A long-standing writing controversy is whether or not an MFA in Creative Writing matters (and to be clear, I do not possess an MFA, but an MA in Creative Writing because NU didn’t offer an MFA at the time).  I’m of two minds about this issue. MFA programs are almost as common and as easy to access as karaoke machines, with similar results:  The craft in question suffers because so many people get the idea that they are pretty good at something that requires a helluva lot of work and discipline.

Still, MFA programs matter (what matters most is what you do after the program, which I’ll get into later).  For me, the program most notably helped me understand what writing was.  I was exposed to so many different types of writing and was under so much pressure to read and make sense of it that I quickly came to appreciate what writing was and could be.  A person working independently and with no heat under their seat would be hard-pressed to find all the different things we read and experienced. Given our druthers, I think most of us would prefer to read our same-old, same-old and maybe spice it up with some friendly recommendations.  What that accomplishes, though, is keeping us in a bubble where our growth is contained and ultimately curtailed. I was in the Creative Non-fiction cohort, and damned if I would have known anything about where to find quality and varied CNF if it hadn’t been forced on me. The only reason I chose CNF in the first place was because it was the only thing anywhere near where my abilities were as a writer.  I could halfway poem a poem if you poemed me to do it, and I had no clue about how fiction worked, so I forked over my cash for one ticket on the CNF express, please.

As for learning how to write…  meh. I don’t think I learned that so much in grad school.  I merely showed the potential for that with my submission portfolio.  Given a stronger literature and writing background, perhaps that would have happened more for me, but I was where I was and moved forward from that point.  Others were in more favorable positions due to better literary and writing experiences prior to the program, yet there we all were moving forward at our own pace.  This isn’t to say that I didn’t have my successes. I did, albeit ones that came late in my stay in the program. I can’t even use the plural here because I only had one piece that got picked up while I was still in the program.  That came after I figured out that I was doing too much navel-gazing and that nobody gives a fiddler’s fart about what happened to me as I came of age or in my teaching career; at least, they weren’t interested in it in the parlance I used in my prose and how I structured the plot.  As soon as I started writing less (or not at all) about myself, I started to emerge as a writer. That scored me a respectable debut in Dislocate with a literary journalism piece about Mensa that was inspired by my nephew, but that was it.  Nothing else came to me until a year after I graduated and scored with an investigation into the legacy of Earl Weaver.  It’s still the piece I’m most proud of and that has had the most lasting impact on my career.  The way that came about was… strange. And it’s a lesson I won’t ever forget. I was poking around on the internet sitting in  my classroom after school one day and thinking about some funny videos my brother and I had watched, and the idea struck me. I always loved to research anyhow, loved my topic, and had a huge amount of energy and confidence after having just completed my thesis.  I spent the summer cranking the piece out in what was a laborious, self-directed process heavily guided by mere intuition of a raw, emerging writer. Once I finished it, had no place to send it. I stumbled on SABR a year later, thankfully, and scored my second (but most significant) publication.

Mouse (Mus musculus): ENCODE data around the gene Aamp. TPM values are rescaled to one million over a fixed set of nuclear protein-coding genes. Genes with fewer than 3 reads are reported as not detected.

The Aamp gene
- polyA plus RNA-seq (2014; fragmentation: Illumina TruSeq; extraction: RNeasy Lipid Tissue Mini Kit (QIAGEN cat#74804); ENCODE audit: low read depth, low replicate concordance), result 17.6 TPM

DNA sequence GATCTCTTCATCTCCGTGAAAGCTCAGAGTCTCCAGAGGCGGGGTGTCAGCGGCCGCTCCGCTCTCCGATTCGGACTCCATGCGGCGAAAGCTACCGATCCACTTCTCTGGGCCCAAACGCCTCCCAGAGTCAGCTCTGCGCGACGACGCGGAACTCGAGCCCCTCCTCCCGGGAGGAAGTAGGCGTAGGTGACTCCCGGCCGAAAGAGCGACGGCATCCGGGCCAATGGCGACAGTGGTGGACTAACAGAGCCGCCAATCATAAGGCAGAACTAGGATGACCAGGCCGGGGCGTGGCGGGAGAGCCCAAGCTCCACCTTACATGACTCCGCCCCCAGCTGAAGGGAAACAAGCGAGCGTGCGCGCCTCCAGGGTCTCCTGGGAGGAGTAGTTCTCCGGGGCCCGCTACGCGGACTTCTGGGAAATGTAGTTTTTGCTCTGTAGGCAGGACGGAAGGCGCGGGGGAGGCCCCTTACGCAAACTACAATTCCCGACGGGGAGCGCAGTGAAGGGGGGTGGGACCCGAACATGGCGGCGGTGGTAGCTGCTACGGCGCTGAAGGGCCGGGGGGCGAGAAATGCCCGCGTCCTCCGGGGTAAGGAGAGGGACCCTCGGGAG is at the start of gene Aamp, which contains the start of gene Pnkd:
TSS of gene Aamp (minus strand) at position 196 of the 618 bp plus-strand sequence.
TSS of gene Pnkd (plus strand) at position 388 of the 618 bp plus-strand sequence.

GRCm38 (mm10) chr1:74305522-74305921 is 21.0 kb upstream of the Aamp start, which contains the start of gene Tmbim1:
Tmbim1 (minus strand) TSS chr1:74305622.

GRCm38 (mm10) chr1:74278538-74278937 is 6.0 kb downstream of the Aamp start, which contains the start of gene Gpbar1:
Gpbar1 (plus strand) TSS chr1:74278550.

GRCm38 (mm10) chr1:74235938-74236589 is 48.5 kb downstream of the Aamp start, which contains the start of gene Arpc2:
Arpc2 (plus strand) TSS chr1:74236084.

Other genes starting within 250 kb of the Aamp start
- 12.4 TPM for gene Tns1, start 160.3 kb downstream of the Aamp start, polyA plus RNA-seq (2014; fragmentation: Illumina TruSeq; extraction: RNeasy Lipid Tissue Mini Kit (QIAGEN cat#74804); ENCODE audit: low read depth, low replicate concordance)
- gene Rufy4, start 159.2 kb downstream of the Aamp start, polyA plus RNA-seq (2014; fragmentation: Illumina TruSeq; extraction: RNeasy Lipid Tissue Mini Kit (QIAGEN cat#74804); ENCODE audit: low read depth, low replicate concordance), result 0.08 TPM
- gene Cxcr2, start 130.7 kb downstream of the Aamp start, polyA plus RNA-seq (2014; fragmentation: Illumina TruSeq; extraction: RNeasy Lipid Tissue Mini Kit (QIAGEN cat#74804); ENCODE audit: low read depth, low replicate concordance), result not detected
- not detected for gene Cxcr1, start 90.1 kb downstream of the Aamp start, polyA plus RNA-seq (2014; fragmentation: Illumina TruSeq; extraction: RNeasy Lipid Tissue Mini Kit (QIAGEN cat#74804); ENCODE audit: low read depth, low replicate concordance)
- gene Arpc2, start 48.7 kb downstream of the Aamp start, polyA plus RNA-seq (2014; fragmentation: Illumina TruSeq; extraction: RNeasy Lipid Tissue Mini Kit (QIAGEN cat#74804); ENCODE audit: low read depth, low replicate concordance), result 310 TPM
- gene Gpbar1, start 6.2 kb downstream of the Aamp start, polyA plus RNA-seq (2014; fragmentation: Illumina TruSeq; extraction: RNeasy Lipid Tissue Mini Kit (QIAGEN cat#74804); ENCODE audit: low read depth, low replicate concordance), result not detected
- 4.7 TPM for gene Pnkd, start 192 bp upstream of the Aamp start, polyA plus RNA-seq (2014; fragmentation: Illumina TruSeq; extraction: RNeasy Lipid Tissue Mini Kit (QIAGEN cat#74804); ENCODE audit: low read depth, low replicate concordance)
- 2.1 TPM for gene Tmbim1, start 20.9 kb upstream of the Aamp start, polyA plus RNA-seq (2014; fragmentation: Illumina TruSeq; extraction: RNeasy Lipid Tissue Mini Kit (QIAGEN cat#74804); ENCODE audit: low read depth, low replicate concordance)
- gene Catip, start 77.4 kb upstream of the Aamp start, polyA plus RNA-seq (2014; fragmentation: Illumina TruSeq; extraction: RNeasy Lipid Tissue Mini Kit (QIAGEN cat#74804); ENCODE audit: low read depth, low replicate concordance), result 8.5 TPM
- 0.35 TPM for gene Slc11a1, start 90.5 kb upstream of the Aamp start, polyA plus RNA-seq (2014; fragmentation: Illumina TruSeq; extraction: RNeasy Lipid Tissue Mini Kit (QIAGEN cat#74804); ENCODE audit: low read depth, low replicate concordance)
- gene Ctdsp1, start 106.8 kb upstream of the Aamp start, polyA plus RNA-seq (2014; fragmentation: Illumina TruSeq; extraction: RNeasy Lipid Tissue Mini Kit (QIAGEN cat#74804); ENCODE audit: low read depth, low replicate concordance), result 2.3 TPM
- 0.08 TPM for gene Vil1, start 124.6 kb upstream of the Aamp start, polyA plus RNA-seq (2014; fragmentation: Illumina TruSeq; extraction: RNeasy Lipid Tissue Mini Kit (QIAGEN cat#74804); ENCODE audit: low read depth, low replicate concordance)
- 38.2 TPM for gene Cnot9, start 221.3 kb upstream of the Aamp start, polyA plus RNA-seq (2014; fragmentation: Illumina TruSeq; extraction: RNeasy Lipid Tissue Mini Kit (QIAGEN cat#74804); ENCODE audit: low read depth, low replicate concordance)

(continued tomorrow…)

Written by seeker70

June 23, 2019 at 9:19 pm

Posted in Uncategorized

Thanks, Ray

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I got another story published.  Dare I say this is becoming routine?  I might dare if I might dare fate and the muse, so out of respect to them I won’t dare to say this whole thing is becoming routine.  But I am glad to say it is feeling routine, and I have Rumble Fish Quarterly to thank for this one.  They accepted my story “The Return” and published it two weeks ago (page 18 if you’re peeping it just now).  There’s a greater entity at work here, though, greater than fate and the muse and the kind publisher: Raymond Carver.